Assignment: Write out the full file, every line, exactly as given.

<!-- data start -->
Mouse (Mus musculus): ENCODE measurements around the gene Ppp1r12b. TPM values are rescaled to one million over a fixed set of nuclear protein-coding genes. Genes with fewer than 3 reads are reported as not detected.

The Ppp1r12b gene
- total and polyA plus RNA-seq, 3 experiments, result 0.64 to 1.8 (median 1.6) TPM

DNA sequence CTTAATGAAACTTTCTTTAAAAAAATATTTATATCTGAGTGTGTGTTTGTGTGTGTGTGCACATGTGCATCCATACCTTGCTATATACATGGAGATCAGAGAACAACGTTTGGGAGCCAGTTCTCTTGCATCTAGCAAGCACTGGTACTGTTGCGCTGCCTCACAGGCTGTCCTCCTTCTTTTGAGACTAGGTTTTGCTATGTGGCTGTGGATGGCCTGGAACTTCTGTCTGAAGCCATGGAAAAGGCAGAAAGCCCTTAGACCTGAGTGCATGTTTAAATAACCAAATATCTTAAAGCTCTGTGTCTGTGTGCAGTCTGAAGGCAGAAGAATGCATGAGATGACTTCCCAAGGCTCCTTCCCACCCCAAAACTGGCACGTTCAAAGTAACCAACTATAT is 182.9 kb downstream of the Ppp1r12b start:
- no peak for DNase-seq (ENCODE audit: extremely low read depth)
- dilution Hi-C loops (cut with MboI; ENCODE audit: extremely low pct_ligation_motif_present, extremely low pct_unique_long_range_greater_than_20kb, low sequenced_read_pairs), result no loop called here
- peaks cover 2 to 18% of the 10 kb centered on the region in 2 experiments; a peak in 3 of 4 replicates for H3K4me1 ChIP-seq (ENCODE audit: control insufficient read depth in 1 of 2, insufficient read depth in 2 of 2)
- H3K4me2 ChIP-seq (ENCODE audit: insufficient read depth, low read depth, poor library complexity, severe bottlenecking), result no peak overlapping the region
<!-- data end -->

Mouse (Mus musculus): ENCODE measurements around the gene Ppp1r12b. TPM values are rescaled to one million over a fixed set of nuclear protein-coding genes. Genes with fewer than 3 reads are reported as not detected.

The Ppp1r12b gene
- total and polyA plus RNA-seq, 3 experiments, result 0.64 to 1.8 (median 1.6) TPM

DNA sequence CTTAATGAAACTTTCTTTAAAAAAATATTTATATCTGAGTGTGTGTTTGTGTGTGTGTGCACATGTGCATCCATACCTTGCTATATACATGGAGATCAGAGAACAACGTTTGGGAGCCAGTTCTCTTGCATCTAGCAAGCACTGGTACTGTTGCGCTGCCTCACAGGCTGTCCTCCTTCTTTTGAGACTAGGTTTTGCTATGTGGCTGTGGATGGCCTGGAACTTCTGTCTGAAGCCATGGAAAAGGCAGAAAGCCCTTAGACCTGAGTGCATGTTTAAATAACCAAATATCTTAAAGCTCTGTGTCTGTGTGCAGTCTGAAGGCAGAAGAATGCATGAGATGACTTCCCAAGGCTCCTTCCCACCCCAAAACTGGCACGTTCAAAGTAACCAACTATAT is 182.9 kb downstream of the Ppp1r12b start:
- no peak for DNase-seq (ENCODE audit: extremely low read depth)
- dilution Hi-C loops (cut with MboI; ENCODE audit: extremely low pct_ligation_motif_present, extremely low pct_unique_long_range_greater_than_20kb, low sequenced_read_pairs), result no loop called here
- peaks cover 2 to 18% of the 10 kb centered on the region in 2 experiments; a peak in 3 of 4 replicates for H3K4me1 ChIP-seq (ENCODE audit: control insufficient read depth in 1 of 2, insufficient read depth in 2 of 2)
- H3K4me2 ChIP-seq (ENCODE audit: insufficient read depth, low read depth, poor library complexity, severe bottlenecking), result no peak overlapping the region